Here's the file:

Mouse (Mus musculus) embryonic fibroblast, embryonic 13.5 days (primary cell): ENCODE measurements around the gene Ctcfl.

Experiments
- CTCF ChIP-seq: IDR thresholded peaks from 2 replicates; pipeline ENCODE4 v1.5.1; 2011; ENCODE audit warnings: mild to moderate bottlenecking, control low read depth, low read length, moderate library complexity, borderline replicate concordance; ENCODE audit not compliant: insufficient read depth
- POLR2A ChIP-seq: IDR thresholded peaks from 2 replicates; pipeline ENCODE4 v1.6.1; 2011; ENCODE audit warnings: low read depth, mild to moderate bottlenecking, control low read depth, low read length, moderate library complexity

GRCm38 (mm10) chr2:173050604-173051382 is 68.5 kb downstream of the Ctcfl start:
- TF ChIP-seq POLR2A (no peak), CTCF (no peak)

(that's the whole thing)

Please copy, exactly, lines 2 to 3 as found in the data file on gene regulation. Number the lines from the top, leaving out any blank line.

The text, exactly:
Experiments
- CTCF ChIP-seq: IDR thresholded peaks from 2 replicates; pipeline ENCODE4 v1.5.1; 2011; ENCODE audit warnings: mild to moderate bottlenecking, control low read depth, low read length, moderate library complexity, borderline replicate concordance; ENCODE audit not compliant: insufficient read depth